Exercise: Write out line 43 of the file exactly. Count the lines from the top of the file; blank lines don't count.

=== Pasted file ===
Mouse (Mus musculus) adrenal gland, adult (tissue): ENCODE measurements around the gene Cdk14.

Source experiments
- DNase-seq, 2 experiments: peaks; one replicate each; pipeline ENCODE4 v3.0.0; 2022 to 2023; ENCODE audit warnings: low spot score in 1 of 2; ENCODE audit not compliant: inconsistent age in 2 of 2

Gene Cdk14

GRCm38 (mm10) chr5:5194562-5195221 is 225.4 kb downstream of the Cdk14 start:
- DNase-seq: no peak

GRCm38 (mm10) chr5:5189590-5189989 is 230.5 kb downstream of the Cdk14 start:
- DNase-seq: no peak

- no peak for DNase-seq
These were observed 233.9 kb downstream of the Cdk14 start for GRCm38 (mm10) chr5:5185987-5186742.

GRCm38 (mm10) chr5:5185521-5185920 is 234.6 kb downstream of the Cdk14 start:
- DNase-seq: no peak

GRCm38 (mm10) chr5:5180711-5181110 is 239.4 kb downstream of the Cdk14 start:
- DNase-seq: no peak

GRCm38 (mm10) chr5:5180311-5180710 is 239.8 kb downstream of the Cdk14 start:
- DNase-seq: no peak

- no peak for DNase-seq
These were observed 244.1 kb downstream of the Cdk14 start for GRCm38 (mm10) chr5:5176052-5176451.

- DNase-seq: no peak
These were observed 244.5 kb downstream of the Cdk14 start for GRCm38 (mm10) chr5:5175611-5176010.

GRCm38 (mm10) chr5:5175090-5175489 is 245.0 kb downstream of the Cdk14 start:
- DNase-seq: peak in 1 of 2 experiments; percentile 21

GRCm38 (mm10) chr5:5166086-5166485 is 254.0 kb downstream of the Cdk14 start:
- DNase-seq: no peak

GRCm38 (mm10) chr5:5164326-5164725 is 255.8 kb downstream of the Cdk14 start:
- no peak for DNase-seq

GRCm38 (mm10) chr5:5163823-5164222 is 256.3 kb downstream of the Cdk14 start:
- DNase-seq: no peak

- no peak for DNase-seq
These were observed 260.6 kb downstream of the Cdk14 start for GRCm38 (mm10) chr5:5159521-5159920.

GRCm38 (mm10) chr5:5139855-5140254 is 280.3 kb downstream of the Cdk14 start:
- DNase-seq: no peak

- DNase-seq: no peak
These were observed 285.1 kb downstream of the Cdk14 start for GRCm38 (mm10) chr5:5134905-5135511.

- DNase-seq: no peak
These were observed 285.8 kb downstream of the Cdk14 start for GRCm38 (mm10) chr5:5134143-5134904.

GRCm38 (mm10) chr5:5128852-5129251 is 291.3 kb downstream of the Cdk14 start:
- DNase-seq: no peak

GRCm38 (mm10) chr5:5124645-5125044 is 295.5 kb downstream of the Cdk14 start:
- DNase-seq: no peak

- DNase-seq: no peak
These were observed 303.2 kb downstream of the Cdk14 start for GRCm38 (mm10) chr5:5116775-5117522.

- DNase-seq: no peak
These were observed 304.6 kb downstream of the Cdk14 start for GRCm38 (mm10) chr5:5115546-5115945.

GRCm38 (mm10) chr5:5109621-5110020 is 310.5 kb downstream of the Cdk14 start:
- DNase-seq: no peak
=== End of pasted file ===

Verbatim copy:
- DNase-seq: no peak